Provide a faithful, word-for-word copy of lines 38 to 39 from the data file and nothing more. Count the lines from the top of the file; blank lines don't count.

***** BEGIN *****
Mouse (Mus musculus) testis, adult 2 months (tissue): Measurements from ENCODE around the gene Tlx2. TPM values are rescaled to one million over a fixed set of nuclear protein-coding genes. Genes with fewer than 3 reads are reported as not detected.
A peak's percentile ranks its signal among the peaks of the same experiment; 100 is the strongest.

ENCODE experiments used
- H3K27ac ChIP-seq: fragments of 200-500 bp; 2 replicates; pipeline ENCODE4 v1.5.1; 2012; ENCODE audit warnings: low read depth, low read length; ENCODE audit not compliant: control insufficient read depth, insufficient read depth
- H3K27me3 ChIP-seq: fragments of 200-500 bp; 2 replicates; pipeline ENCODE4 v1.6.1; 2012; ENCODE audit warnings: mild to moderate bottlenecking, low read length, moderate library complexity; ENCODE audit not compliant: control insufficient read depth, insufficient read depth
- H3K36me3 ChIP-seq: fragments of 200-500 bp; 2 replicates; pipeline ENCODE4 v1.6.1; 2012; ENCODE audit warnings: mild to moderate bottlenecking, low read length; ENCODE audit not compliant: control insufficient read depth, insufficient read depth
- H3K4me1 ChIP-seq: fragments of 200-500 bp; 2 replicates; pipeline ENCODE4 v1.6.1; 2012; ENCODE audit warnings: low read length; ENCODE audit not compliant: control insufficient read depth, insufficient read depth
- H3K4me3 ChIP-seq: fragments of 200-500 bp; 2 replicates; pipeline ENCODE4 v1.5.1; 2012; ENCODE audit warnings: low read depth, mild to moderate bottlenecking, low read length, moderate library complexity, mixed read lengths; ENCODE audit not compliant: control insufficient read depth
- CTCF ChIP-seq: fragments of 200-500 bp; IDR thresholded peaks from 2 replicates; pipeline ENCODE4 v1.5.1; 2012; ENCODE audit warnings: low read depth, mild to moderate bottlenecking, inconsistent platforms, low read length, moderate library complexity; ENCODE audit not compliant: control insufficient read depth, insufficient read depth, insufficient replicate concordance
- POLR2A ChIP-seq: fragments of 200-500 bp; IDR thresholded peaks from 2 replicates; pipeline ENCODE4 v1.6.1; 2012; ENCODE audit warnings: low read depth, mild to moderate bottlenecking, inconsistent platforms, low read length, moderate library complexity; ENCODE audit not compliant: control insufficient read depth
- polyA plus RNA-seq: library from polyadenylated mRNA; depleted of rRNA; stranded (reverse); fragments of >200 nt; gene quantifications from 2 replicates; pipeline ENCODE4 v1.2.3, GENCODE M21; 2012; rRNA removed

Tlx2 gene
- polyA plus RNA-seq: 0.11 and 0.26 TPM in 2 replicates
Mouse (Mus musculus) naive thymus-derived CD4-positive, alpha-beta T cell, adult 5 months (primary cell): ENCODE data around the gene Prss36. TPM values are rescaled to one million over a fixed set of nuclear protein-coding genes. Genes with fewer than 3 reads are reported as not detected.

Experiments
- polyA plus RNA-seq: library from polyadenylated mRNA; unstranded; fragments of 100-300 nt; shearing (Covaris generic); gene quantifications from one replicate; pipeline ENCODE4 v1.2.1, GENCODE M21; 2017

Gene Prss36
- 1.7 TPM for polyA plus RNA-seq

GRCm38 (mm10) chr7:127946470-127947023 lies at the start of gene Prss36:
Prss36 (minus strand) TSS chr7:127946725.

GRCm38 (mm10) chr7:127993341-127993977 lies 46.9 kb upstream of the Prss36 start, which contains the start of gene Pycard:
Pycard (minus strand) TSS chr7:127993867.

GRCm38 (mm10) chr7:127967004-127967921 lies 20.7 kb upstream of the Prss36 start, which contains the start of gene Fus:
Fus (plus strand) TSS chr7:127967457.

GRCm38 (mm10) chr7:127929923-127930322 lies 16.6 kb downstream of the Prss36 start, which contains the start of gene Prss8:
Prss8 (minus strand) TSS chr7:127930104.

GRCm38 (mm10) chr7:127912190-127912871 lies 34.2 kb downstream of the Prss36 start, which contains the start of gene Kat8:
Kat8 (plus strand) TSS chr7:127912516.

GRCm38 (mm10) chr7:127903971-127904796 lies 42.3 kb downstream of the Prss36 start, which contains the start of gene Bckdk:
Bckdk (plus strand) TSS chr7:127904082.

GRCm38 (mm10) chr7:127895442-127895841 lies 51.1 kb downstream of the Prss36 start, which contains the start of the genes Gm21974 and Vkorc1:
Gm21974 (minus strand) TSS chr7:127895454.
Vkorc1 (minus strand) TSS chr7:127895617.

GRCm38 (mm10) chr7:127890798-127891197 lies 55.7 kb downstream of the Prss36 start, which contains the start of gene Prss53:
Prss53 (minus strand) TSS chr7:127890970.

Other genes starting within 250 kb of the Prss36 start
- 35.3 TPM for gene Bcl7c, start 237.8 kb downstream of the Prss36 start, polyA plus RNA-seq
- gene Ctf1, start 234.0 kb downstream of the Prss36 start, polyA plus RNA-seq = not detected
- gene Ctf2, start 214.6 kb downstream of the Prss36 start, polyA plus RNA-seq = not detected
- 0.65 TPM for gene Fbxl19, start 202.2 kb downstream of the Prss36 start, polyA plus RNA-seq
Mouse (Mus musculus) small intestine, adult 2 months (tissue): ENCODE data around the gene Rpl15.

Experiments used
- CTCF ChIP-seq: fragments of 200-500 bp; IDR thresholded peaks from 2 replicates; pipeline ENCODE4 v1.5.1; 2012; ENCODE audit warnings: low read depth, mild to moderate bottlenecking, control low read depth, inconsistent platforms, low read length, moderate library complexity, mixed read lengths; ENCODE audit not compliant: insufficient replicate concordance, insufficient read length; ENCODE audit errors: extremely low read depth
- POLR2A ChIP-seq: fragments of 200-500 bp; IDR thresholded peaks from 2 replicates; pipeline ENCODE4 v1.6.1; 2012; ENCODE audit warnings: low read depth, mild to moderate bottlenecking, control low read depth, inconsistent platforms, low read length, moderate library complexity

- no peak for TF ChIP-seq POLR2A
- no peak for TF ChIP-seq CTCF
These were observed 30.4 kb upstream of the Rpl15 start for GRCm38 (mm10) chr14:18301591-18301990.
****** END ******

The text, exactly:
- gene Ctf1, start 234.0 kb downstream of the Prss36 start, polyA plus RNA-seq = not detected
- gene Ctf2, start 214.6 kb downstream of the Prss36 start, polyA plus RNA-seq = not detected